According to a poll, more than a quarter (27%) of Scotch whiskey distillers predict that energy prices would double in 2023.
While 53% of members of the Scotch Whisky Association (SWA), a trade organization, have already witnessed price increases in the last year, 72% of members expect their energy expenses to climb this year.
Also, the SWA emphasized that distilleries are not subject to the government's Energy Bill Assistance Program.
Two-thirds of distillers think that UK chancellor Jeremy Hunt's announcement of an increase in alcohol excise tax in the budget on March 15 might exacerbate growing expenses.
“The government provided much needed certainty in December by extending the duty freeze. It was the right decision then and would be the right decision in the March Budget. Only a few months on from the extension of the freeze, the economic challenges our members and the businesses they rely upon face are not going away. Unlike other parts of the alcohol industry, distillers have been left out in the cold and unable to access the government’s business energy relief scheme, so any rise in duty would further compound the pressures they currently face in paying rising energy costs.” ~ Mark Kent, chief executive of the SWA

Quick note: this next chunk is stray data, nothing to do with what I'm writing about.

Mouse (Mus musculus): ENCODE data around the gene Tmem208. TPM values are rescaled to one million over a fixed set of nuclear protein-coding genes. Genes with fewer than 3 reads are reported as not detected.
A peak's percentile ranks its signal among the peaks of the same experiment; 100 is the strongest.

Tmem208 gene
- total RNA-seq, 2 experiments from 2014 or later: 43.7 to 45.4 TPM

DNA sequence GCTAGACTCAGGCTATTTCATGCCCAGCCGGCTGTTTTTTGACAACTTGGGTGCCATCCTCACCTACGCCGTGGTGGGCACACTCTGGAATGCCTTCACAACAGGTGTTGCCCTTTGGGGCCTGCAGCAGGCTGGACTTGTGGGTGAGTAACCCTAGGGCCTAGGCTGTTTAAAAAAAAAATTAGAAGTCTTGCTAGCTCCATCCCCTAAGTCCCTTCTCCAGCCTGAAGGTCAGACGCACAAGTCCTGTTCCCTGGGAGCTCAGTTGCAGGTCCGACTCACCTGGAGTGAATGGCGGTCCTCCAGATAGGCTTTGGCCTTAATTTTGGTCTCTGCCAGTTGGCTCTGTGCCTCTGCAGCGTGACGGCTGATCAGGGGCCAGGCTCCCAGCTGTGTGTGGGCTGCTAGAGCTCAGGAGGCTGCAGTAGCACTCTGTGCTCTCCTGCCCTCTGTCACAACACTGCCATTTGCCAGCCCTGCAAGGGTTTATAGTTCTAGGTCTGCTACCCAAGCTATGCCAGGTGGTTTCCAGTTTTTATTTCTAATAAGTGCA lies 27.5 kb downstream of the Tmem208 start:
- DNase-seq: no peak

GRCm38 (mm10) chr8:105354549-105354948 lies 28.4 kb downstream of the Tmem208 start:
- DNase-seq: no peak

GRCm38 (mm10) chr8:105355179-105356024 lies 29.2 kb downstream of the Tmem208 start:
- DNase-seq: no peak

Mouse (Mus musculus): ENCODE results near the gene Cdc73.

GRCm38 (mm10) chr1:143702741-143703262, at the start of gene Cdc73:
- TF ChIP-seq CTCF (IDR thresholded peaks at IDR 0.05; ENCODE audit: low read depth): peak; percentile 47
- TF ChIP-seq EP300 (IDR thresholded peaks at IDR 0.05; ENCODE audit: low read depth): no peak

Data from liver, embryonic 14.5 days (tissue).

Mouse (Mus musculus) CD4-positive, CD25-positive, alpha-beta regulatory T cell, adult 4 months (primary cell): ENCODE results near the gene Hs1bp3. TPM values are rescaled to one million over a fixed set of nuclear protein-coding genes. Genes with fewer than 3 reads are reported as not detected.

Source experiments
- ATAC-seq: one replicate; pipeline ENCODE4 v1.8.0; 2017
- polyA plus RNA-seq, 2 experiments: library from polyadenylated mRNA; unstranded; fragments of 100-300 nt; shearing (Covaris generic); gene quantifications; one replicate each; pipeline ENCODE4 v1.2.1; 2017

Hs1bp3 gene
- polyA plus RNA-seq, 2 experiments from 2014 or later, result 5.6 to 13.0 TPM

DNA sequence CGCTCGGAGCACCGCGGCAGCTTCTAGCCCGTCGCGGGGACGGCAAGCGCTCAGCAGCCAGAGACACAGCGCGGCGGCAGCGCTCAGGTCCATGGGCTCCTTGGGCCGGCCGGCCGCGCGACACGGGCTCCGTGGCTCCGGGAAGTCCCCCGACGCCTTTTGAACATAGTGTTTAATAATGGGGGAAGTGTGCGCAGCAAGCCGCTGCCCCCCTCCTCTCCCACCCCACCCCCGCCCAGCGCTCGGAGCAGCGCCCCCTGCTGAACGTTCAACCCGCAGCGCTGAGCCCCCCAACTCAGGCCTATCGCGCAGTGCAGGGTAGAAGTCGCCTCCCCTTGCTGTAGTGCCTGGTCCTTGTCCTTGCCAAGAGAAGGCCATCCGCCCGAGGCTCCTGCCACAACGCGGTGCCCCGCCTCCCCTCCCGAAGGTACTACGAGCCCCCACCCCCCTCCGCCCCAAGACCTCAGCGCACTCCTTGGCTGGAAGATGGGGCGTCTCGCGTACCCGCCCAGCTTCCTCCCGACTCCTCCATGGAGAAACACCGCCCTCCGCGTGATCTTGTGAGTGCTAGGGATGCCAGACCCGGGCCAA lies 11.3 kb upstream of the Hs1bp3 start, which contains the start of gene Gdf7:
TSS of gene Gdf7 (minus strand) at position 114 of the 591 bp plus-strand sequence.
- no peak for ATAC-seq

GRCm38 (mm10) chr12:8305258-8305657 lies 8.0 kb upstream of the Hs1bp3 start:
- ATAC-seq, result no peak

To aid the business as it adjusts to the new tax structure, the SWA is urging the chancellor to suspend alcohol duty beyond the first of August. During the cost-of-living crisis, the trade group warned that an increase may hurt company investment and the hotel industry.
Distilleries use electricity for a variety of purposes throughout the production process. Here are some examples:
- Milling and Mashing: Electricity is required to operate the machinery that grinds the grains used in the mash and the pumps that move water and other liquids.
- Fermentation: During the fermentation process, electricity is used to maintain a consistent temperature, which is crucial for the proper growth and activity of yeast.
- Distillation: Distillation is a process that requires a lot of heat, which is typically generated by electricity. This is used to heat up the still and the mash, vaporizing the alcohol which is then condensed back into liquid form.
- Aging: Many distilleries use climate-controlled warehouses to store and age their spirits, and these require electricity to regulate temperature and humidity levels.
- Packaging and Labeling: Finally, electricity is needed to power the machinery that bottles, labels, and packages the finished product.
Overall, electricity is an essential component of the distilling process, and without it, modern distilleries would not be able to produce their products efficiently or at scale.